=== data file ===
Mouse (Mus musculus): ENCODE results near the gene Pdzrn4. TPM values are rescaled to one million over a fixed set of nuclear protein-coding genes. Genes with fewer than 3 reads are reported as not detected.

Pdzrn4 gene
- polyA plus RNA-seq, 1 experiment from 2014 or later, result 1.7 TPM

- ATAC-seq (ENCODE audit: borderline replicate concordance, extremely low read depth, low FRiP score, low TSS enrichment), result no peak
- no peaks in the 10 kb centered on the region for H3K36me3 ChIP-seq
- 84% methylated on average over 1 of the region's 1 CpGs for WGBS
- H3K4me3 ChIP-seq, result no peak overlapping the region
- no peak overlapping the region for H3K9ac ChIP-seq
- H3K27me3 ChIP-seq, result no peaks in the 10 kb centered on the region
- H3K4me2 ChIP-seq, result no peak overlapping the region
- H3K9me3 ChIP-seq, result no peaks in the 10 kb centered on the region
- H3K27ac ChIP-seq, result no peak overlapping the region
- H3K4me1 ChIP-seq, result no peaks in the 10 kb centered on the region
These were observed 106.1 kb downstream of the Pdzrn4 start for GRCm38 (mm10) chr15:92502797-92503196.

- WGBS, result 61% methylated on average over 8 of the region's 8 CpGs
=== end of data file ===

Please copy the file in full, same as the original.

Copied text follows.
Mouse (Mus musculus): ENCODE results near the gene Pdzrn4. TPM values are rescaled to one million over a fixed set of nuclear protein-coding genes. Genes with fewer than 3 reads are reported as not detected.

Pdzrn4 gene
- polyA plus RNA-seq, 1 experiment from 2014 or later, result 1.7 TPM

- ATAC-seq (ENCODE audit: borderline replicate concordance, extremely low read depth, low FRiP score, low TSS enrichment), result no peak
- no peaks in the 10 kb centered on the region for H3K36me3 ChIP-seq
- 84% methylated on average over 1 of the region's 1 CpGs for WGBS
- H3K4me3 ChIP-seq, result no peak overlapping the region
- no peak overlapping the region for H3K9ac ChIP-seq
- H3K27me3 ChIP-seq, result no peaks in the 10 kb centered on the region
- H3K4me2 ChIP-seq, result no peak overlapping the region
- H3K9me3 ChIP-seq, result no peaks in the 10 kb centered on the region
- H3K27ac ChIP-seq, result no peak overlapping the region
- H3K4me1 ChIP-seq, result no peaks in the 10 kb centered on the region
These were observed 106.1 kb downstream of the Pdzrn4 start for GRCm38 (mm10) chr15:92502797-92503196.

- WGBS, result 61% methylated on average over 8 of the region's 8 CpGs